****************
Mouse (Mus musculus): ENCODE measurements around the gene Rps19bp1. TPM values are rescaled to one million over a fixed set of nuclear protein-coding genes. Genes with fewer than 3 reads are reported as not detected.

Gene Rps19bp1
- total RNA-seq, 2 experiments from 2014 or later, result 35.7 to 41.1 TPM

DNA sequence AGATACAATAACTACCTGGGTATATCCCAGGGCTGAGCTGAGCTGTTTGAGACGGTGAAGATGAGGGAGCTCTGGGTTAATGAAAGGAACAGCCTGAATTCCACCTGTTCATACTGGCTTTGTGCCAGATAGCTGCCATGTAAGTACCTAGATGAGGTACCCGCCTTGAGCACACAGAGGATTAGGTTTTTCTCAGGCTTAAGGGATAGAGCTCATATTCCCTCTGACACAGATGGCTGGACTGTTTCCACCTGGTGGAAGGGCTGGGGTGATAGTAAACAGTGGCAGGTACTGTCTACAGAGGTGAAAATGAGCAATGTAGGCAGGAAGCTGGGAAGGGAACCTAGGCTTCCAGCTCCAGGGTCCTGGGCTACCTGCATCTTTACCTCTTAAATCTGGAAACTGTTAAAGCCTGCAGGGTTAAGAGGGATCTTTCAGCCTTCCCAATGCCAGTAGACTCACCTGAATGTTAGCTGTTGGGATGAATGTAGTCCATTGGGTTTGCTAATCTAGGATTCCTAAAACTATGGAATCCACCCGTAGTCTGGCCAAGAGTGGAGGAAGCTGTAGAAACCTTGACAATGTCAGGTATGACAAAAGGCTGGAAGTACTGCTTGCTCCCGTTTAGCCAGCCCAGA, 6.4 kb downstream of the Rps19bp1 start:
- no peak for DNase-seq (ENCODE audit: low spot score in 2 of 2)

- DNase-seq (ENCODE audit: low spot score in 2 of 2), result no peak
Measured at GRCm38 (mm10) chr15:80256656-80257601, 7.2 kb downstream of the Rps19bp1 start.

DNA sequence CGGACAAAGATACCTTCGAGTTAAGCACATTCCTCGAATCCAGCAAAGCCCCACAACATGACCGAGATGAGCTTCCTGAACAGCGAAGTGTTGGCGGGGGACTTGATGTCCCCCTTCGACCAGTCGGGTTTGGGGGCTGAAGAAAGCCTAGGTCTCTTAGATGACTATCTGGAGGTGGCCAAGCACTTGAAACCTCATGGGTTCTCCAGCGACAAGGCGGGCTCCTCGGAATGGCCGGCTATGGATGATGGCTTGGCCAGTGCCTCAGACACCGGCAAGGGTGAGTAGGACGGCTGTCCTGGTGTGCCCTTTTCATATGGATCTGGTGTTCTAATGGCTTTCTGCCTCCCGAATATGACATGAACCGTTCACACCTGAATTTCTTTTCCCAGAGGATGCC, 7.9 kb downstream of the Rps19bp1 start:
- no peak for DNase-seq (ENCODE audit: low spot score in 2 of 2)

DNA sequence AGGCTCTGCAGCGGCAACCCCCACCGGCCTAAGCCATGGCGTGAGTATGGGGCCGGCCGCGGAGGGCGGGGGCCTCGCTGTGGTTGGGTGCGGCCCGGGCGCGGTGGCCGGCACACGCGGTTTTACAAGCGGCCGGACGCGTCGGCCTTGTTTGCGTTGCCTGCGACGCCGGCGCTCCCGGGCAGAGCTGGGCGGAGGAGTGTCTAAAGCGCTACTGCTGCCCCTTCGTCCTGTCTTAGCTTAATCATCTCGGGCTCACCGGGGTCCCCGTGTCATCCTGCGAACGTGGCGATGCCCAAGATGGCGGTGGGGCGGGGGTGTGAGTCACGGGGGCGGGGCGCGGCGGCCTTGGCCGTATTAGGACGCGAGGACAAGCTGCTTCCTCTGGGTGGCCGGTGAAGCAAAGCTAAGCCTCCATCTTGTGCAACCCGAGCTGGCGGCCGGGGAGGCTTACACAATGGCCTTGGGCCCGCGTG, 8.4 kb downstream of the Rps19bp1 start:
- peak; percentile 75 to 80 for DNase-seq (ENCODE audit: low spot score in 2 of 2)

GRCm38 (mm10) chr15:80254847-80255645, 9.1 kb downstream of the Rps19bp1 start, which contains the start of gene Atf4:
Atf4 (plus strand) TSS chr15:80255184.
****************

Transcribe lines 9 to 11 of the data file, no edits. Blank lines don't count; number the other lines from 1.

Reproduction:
- no peak for DNase-seq (ENCODE audit: low spot score in 2 of 2)

DNA sequence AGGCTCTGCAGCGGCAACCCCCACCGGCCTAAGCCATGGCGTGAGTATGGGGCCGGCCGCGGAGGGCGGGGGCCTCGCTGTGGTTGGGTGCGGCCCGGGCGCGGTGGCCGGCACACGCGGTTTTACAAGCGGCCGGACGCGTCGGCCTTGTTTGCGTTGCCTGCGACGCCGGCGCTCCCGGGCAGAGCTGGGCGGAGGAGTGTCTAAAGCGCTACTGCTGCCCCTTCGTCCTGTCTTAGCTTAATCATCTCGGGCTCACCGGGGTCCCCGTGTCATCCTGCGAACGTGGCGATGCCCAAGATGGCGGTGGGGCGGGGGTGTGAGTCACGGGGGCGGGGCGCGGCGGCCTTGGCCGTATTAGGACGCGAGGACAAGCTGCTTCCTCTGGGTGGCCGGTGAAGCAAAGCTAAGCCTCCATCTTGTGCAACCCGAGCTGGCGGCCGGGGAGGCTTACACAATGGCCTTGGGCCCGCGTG, 8.4 kb downstream of the Rps19bp1 start:
- peak; percentile 75 to 80 for DNase-seq (ENCODE audit: low spot score in 2 of 2)